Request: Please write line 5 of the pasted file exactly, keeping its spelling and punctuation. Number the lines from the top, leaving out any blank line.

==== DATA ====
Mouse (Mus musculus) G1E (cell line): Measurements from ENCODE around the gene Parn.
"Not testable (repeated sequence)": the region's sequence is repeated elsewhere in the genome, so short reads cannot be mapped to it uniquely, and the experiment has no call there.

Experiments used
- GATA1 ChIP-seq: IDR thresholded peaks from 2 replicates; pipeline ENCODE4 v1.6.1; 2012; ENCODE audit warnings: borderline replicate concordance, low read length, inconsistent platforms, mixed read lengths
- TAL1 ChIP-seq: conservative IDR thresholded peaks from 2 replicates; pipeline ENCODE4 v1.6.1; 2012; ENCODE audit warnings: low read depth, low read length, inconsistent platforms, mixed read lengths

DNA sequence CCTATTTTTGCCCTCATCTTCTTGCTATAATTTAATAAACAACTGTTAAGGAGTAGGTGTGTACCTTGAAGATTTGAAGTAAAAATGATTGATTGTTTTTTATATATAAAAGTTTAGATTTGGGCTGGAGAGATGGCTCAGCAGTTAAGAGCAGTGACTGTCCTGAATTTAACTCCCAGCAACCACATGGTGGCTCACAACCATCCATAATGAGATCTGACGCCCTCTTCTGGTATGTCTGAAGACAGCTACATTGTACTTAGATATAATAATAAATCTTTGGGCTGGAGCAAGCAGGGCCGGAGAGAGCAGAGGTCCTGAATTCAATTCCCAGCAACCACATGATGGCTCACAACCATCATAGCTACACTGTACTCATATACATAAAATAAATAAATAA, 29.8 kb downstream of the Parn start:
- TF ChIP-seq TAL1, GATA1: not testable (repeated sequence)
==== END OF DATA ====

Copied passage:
- TAL1 ChIP-seq: conservative IDR thresholded peaks from 2 replicates; pipeline ENCODE4 v1.6.1; 2012; ENCODE audit warnings: low read depth, low read length, inconsistent platforms, mixed read lengths